This was the birth of the Charlopean movement.  The simple thing to do initially was to give the traditional Ballantyne or Peninsula home a face lift with new “lipstick.”  Increase the pitches and add some European details.  As the year 2000 rolled around, the clients buying the homes wanted a more authentic look.  The French country style started utilizing wood plank shutters with shutter dogs.  (The dog is the metal bracket that holds the shutter against the house.)  This was the true detail as it was done in the old country.  You may also find a brick frieze detail up against the boxing.  This was done a long time ago because it was easier for the wood and smooth brick to meet as opposed to a rougher stone façade and wood boxing.  Typically indicative of steeper roof pitches, finials and arched windows in some areas.  Next, the English cottage style home recognized by cedar and stone combination exterior and often cedar post w/ brackets, possibly a small copper roof somewhere.  The addition of these new “timeless” looks just added to an already beautiful city. 


Looking forward, there will be definite things that will happen to the architecture of our region.  The growing popularity of “smart house” technology accepted by few will soon be a standard in the custom home market.  Evident by many builders who have already adopted this change.  It’s not necessarily a change in building, but rather giving the people what they are asking for, comfort and convenience.  (I will be discussing these changes in upcoming articles.)  There will also be a surge of more ornate and not so common styles, some of these being Tuscan, Mediterranean, and Tudor.  The needs and flow of the floor plans will also change with the times.  As an exercise, if you are in a home built before 1990, ask yourself what would you do differently?  What rooms would you have or not have included?  What conveniences would you like to have that is not present?  Chances are that in today’s homes, most of those issues have been addressed and are common features in a custom home today.  This exercise will also be true in the next 20 years.  A home should reflect and adapt to how a family lives.  As Charlotte grows in both size and population, so will the areas around us.  The mountains continue to grow strong with many new exclusive neighborhoods; some of these homes are primary and some secondary.  The high country craftsman (aka the Colorado look) is becoming more popular and will eventually make a presence closer to Charlotte; assuming the architectural guidelines will allow it. The planet is going green and architecture will follow.  From appliances to solar homes, the definition of green is very broad.  Homeowners believe it is the right thing to do from a responsibility standpoint and we will see small pockets of green neighborhoods begin to flourish.  The use of glass in certain areas and the home orientation on the lot will grow in importance.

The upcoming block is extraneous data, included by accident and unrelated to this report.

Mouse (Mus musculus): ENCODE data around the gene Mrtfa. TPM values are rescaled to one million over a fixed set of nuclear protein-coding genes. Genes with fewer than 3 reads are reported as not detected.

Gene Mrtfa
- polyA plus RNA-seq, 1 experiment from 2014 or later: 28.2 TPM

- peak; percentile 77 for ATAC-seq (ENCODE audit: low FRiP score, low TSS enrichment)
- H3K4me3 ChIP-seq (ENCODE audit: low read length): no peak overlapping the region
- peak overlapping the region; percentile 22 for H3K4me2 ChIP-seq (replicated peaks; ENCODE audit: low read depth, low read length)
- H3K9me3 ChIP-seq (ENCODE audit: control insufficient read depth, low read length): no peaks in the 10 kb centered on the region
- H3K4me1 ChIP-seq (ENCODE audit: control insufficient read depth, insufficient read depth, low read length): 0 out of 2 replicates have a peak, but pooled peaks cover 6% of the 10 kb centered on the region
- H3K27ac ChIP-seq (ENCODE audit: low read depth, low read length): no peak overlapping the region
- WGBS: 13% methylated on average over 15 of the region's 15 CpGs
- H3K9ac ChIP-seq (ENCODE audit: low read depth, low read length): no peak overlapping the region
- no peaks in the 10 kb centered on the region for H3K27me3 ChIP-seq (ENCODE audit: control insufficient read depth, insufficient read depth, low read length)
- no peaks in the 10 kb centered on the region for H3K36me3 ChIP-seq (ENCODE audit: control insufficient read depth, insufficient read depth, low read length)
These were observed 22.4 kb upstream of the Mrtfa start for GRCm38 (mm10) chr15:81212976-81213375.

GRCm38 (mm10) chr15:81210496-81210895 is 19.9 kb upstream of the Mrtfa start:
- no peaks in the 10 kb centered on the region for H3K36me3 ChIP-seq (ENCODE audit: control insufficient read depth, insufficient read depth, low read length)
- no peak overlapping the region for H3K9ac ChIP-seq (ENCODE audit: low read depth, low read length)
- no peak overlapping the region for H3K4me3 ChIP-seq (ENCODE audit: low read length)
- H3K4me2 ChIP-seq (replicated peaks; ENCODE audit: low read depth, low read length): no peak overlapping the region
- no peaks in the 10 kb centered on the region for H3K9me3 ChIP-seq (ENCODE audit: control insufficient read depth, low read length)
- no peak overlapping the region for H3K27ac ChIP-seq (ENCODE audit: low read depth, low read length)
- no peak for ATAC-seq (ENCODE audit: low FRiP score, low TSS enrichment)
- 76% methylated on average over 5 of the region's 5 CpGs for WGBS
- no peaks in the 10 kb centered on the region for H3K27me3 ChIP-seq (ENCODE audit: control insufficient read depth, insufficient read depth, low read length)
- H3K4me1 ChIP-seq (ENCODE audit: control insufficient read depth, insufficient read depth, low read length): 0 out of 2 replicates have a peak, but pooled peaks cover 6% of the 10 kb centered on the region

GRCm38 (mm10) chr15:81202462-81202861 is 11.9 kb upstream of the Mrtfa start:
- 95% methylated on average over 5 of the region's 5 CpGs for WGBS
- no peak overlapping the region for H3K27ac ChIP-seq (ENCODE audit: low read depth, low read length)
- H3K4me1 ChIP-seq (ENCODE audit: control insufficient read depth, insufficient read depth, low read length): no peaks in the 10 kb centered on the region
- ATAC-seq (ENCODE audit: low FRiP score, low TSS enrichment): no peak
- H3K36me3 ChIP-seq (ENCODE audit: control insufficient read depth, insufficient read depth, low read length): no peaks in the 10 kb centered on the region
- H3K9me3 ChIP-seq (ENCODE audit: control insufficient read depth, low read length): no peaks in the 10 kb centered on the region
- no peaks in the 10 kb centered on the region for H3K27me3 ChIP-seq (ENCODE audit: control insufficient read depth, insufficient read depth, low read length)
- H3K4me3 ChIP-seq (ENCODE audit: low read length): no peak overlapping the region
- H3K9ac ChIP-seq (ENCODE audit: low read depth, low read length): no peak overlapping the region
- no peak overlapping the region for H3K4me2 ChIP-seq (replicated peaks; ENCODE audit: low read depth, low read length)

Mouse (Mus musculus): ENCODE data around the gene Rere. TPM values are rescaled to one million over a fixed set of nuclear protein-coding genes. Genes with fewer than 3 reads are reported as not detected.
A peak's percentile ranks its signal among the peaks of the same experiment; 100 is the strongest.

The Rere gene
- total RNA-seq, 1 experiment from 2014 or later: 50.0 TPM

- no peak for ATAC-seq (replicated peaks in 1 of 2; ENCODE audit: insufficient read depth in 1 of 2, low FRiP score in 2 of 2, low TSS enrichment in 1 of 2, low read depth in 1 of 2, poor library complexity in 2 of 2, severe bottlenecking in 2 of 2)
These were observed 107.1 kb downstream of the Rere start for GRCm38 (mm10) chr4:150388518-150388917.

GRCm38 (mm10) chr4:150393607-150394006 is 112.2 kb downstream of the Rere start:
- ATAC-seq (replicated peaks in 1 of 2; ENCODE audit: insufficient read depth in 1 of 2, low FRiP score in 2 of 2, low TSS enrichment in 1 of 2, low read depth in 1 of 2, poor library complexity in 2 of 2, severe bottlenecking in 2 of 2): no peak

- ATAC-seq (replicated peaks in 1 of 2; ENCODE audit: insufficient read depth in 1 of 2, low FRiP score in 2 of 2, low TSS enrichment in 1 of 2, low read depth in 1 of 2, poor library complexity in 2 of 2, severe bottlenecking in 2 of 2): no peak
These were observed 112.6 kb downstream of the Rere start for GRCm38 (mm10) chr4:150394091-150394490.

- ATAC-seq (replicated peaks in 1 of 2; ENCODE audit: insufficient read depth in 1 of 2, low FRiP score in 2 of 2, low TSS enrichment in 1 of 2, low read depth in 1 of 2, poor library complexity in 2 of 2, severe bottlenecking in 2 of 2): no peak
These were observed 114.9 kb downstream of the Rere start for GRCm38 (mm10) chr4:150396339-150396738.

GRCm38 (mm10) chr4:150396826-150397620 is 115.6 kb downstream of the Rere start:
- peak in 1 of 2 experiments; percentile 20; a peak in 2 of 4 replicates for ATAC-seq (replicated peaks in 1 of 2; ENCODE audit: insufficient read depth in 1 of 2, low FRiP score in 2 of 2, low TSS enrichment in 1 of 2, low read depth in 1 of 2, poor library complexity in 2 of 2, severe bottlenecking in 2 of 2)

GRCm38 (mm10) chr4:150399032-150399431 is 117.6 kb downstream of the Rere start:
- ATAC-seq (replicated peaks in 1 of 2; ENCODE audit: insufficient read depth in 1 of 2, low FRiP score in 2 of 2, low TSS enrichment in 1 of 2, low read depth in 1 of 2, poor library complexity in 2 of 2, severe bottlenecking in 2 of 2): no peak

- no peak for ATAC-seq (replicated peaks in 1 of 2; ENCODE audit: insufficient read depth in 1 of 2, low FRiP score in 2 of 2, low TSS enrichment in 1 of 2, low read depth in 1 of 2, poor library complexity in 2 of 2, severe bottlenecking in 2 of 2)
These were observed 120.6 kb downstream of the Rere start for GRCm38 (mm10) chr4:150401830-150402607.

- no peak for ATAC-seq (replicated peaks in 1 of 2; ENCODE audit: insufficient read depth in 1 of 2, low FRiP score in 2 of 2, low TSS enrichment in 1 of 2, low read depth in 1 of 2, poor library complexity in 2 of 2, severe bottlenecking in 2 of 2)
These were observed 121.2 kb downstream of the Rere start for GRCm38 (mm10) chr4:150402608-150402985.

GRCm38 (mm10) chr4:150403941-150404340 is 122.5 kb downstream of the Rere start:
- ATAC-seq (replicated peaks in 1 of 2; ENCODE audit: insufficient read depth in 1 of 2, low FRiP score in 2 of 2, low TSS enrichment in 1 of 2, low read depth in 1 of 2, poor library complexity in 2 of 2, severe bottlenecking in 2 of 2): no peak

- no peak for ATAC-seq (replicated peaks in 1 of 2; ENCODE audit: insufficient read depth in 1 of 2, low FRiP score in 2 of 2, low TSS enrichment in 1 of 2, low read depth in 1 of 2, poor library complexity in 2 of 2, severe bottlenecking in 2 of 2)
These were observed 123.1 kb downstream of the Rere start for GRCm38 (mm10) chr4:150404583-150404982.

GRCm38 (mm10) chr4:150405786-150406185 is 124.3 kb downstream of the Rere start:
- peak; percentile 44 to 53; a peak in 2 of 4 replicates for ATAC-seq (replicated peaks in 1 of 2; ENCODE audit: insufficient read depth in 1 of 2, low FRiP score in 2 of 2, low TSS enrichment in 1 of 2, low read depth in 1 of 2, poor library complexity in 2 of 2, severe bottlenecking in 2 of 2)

A summary of my views regarding the architectural styles in the Charlotte area can be summed up with the phrase “freedom of style”.  The difference here as opposed to other areas is that we can accommodate so many styles in such a tight proximity.  As a designer the task of constantly staying on top of what’s coming can be daunting.   All I can say is that we are in for some very, very exciting new looks.

Robert T. Foster
Design Studio